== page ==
Paco Fabian

    Warehouse Workers Marching for Their Families

    Posted September 13th, 2012 by

    It’s no secret that Walmart is the largest employer in the country, diligently working to create a softer image of itself to consumers, environmentalists and others. What most consumers don’t know is that Walmart contracted warehouses across the country make it a common practice to put profits over people; they allow working women and men to toil in containers that can reach 120 degrees. Water breaks are rare. They routinely steal the hard-earned wages of their workers, and even lie to American judges when their practices are called into question.

    But what is arguably most disturbing is Walmart’s utter lack of concern for how policies in their contracted warehouses affect not only workers, but also the children and family members who depend on the workers’ meager wages.
    Take the story of Marta Medina, a 31-year-old mother, who had two choices: she could work 14 hours a day, lifting boxes that weighed up to 60 lbs for low wages, or she could let her family go hungry. For a parent that cares for her children, the choice is a pretty obvious. She spent five years lifting heavy boxes every day in a southern California warehouse that moves Walmart’s goods. Click here lo listen to Marta in her own words.

    The impossible pace requirements and dangerous working conditions have left her plagued by body aches, and put one of her pregnancies at risk. Walking is a difficult and excruciating task. It is nearly impossible to lift her son, let alone play with him. The only things that are certain in her life are the back spasms that cause excruciating pain.

    Not only did the conditions in the warehouse cause these problems, the warehouse management tried to prevent her from seeing a doctor.

    Marta had to fight for the medical care she eventually won, but many of her coworkers who experienced similar health issues were simply fired. Countless mothers and fathers have left the warehouse hurt, with no job, no healthcare, and no means to provide for their families.

    That’s why many of the workers who are still physically able are on strike, marching 50 miles from the warehouses in the Inland Empire of Southern California toLos Angeles starting today.

    They will march parallel to the 10 freeway, the main pathway that imported Walmart goods travel from the ports of Long Beachand Los Angeles, and will take their concerns directly to Walmart executives in LA who have ignored numerous letters and complaints from workers about unsafe working conditions. Sign a petition asking Walmart to meet the workers here.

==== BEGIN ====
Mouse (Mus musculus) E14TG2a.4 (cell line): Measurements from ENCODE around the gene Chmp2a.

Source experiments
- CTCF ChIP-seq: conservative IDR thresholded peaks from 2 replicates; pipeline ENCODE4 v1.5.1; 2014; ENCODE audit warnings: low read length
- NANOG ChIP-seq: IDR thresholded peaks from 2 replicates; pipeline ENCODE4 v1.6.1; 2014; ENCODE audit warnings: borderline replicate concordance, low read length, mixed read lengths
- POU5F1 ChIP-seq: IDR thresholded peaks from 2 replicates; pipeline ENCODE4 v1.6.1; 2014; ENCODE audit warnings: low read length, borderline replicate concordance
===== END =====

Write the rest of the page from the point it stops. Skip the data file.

The workers are tired of being treated like disposable chattel. Walmart, as the second largest employer in the world has the ability to step up and guarantee that its contracted warehouses provide safe working conditions, access to health care, and a decent wage for all their employees. Walmart has the opportunity to set the standard that all other big box retailers can follow.

    InAmerica, hard work should be rewarded with a decent living and the hope of providing a better future for our children. It is disgraceful that Walmart would put saving a few bucks from its record profits over ensuring that the workers who move its goods can work under safe conditions, knowing that they will be able to take care of their families. Hopefully this march will help them get the message.

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    September 18, 2012 at 2:50 pm by Paco

    Thank you both. Marta and the rest of the workers are wrapping up their march, but their struggle contiues. Will keep you updated on any developments around these issues.


    Anita Reply:

    Thank you Paco. We look forward to hearing updates.


    September 17, 2012 at 7:29 am by Niamh Allan

    I do not know how this topic can be linked up but Walmart has a recent tie up in India as well. Taking into consideration the points given by you it might be very difficult to understand that moral standards are not being taken into account before the working conditions but it is reciprocal in this case and might lead to WHO in regards to its nature.


    September 13, 2012 at 2:59 pm by Elisa Batista

    I don’t know how Wal-Mart’s executives sleep at night. They make billions of dollars and no way do they have to endure these work conditions.

    I would much rather have them pay their workers a living wage than give to other charities. It’s sad when your workers, which help you make money qualify for public assistance.

    Thank you for raising awareness on this important issue!



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